Have you ever heard of boiled frog syndrome? Sometimes, when we let a circumstance or behavior pass with our children, it can end up causing unwanted consequences in their way of being or behaving. And, sadly, this is something more common than we would like. Here are some examples of situations in which children are victims of boiled or cooked frog syndrome.
He boiled frog syndrome refers to an analogy used to explain what happens when a situation or problem progresses almost imperceptibly and is gradually so slow that its negative effects are not captured in the short term. This lack of awareness generates that there are no immediate reactions, so that the situation continues to grow and having consequences that are only perceived in the long term, when it is much more difficult to reverse the damage that has been generated.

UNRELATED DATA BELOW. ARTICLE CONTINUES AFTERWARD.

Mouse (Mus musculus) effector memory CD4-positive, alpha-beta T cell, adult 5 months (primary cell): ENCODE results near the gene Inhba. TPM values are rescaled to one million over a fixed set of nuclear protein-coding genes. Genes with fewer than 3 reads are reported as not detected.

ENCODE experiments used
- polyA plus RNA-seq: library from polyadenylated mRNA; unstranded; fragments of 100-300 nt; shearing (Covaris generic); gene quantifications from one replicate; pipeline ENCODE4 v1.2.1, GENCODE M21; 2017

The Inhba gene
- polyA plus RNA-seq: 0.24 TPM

The premise is that if you put a frog in boiling waterIt will pop immediately, however if put into warm water that is slowly heated you will not perceive the danger and will cook to death. This story is used to illustrate the inability or unwillingness that we often show to react in time or be aware of the danger that slowly arises from certain situations and that we let go too far.
That is why as parents we must be very careful not to allow the situations of 'cooked frog'that can be presented with our children. Here we talk about some of them.
Sometimes addiction or excessive (and premature) use of new technologies can make children fall victim to boiled frog syndrome. And it is very easy for this situation to get out of control easily. It is a fact that we give children tablets and cell phones at an earlier age and as they grow older, more and more time they spend in front of them, missing out on other stimuli, other games, other experiences ...